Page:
When it comes to workshops, training, and online courses, most people think of skill development.
Skill development breaks down into two types of skills — hard skills and soft skills.
Hard skills tend to be “hands-on” and measurable. Carpentry skills, computer skills, financial skills are all examples of hard skills. They tend to be easy to quantify and demonstrate. Their use tends to be context-specific, so hard skills are often not easily transferable to other contexts or situations.
Soft skills, on the other hand, tend to relate to people skills. Communication skills, problem-solving skills, as well as flexibility, adaptability, and creativity are all examples of soft skills.
Soft skills are notable because they seem somewhat intangible. They are also hard to measure or quantify. For example, is there a way to accurately measure or rate creativity?
On the other hand, soft skills have the benefit of often being easily transferable. In other words, the creative thinking skills that you learn in one context can be often be applied to other situations or contexts, which can come in real handy
So why am I harping on soft skills? Simple.
You see, most of us who are in the coaching, consulting, and mentoring business rely on our own set of soft skills in our interactions with clients. We are also, in many cases, teaching soft skills to our clients.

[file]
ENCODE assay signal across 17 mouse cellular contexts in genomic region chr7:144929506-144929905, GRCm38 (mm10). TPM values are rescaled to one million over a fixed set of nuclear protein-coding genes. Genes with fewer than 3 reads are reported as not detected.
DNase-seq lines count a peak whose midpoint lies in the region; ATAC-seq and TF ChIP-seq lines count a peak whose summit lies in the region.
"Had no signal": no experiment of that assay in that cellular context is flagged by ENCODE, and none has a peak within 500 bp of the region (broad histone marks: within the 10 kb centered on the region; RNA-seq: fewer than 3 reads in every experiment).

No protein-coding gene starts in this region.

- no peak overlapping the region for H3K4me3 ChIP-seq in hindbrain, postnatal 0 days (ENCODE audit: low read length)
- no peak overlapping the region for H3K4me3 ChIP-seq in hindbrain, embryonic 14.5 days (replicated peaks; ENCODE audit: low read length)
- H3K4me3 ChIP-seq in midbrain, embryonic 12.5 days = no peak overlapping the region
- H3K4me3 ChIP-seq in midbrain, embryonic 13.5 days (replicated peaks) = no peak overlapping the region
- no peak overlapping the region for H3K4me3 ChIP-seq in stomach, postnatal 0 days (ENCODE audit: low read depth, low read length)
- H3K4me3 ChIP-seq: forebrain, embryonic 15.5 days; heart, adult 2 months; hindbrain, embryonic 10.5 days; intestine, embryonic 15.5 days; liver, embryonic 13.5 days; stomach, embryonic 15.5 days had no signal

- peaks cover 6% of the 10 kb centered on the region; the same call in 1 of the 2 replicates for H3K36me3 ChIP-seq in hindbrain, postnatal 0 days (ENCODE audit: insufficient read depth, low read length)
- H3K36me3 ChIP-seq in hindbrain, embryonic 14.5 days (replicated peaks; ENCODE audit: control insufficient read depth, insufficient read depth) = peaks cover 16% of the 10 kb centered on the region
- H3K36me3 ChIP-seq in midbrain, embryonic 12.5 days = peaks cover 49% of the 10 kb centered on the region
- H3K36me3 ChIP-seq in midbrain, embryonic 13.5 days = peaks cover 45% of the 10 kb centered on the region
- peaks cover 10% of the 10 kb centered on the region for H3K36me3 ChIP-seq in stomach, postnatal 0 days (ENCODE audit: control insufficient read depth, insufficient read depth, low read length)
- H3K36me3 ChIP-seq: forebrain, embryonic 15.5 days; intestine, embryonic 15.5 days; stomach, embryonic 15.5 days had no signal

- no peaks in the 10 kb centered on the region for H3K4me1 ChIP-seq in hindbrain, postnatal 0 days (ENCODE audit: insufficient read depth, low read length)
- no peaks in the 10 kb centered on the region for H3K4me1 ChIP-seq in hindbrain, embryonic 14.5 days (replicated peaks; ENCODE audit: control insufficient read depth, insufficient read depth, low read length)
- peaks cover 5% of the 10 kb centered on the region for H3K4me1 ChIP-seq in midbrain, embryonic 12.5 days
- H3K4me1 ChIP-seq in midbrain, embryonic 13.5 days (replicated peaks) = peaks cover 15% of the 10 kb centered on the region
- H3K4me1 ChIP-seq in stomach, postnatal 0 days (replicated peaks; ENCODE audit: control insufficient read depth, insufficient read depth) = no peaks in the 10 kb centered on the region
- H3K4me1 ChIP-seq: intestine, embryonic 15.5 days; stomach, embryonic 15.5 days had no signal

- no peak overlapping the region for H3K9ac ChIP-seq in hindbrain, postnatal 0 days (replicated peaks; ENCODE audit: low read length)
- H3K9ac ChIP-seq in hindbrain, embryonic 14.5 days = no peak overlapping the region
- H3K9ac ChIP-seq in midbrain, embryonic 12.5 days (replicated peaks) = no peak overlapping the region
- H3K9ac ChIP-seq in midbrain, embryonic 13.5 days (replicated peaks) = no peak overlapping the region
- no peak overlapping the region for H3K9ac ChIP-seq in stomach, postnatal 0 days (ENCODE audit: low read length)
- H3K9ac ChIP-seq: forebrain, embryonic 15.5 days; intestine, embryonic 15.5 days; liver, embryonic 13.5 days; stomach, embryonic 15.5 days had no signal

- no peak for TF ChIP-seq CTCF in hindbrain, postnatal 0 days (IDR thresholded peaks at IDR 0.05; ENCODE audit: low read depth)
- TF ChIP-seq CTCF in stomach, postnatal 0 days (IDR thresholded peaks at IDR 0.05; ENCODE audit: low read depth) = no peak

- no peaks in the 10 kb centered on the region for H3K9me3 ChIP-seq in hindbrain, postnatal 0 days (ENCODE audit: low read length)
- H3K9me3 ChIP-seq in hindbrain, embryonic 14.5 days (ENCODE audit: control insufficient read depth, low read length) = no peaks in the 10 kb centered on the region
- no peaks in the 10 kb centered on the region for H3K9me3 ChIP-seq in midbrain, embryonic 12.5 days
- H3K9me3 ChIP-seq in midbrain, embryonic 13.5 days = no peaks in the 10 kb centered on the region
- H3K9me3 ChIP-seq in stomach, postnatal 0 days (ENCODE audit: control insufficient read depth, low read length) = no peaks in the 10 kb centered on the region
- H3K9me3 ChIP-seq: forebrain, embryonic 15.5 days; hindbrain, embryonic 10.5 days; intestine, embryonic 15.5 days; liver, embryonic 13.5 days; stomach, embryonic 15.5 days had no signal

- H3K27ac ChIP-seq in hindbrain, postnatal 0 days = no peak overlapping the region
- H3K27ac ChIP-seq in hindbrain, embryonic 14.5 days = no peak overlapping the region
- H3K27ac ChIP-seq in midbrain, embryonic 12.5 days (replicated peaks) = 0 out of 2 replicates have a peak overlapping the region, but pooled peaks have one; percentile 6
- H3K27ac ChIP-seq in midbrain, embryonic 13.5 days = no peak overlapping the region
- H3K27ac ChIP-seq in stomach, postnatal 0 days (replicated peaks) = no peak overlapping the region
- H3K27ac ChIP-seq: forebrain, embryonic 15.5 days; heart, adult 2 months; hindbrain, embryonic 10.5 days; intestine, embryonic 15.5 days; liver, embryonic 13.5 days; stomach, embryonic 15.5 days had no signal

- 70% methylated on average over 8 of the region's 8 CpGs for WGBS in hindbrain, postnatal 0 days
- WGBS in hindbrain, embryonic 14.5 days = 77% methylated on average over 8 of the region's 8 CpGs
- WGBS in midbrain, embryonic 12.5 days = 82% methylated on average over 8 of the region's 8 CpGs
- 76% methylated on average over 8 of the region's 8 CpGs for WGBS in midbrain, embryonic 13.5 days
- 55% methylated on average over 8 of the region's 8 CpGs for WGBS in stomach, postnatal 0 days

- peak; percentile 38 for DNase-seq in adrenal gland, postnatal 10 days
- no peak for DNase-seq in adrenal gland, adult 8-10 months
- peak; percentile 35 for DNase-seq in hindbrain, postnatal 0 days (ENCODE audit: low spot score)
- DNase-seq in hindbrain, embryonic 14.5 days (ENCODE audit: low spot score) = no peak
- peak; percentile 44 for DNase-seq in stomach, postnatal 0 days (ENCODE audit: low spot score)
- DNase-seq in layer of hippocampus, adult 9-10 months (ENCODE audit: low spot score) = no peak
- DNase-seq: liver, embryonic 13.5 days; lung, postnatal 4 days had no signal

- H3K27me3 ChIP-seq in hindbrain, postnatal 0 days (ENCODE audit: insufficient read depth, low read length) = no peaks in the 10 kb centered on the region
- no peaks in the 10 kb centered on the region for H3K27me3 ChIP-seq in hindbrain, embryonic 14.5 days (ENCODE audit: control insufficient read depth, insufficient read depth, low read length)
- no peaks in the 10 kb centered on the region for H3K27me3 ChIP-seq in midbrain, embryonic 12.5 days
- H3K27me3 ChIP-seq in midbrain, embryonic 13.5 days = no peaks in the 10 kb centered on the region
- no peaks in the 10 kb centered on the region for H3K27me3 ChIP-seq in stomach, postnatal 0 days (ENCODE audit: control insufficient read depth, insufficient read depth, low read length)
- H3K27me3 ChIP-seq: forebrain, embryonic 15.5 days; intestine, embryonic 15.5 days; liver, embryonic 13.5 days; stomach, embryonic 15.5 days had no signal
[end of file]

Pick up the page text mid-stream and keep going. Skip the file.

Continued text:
We may not even be aware that we are teaching our clients soft skills until we try to take our live workshops or 1:1 training programs online. Which begs the question, what are some strategies for teaching soft skills online?
There are quite a few ways to teach soft skills in an e-learning environment. Today, I’ll share my top 4 soft skill online teaching strategies.
Strategy #1 – Use case-based scenarios (elearning scenarios). In other words, show a particular use of a soft skill in action by describing a hypothetical use of it in a real-world context.
Strategy #2 – Make it measurable. One of the most effective ways to measure or evaluate the use (or mastery) of a soft skill is by using a rubric. A rubric is simply a guide that lists specific criteria for evaluating something that can’t easily be proven “right” or “wrong” or be easily quantified. You can learn more about rubrics by reading my blog post on the topic HERE.
Strategy #3 – Focus on one skill (or sub-skill) at a time. When teaching soft skills online, it’s important to break those skills down into specific contexts or instances of use. For example, if you’re teaching communication skills tied to parenting, you might break the training down in the following manner:
- Communicating choice
- Communication boundaries
- Communication trust
Strategy #4 – Make it as real as possible. Some of the most effective ways to teach soft skills in an online learning environment are through simulation or what I like to call “test drives”. For example, going back to the communication skills for parents context, parents [in the course] could complete a series of “test drives” in which they try out each type of communication context [they learn in the course] with their child(ren). They could then use a rubric to self-assess how the communication exchange went. Then, the parents could respond to open-ended questions (provided in a course workbook) to reflect upon what went well, what they could have done better, and how they could improve this type of interaction with their child, etc.
Okay, that about wraps things up. Be sure to share this post with interested friends and colleagues using the share buttons below.
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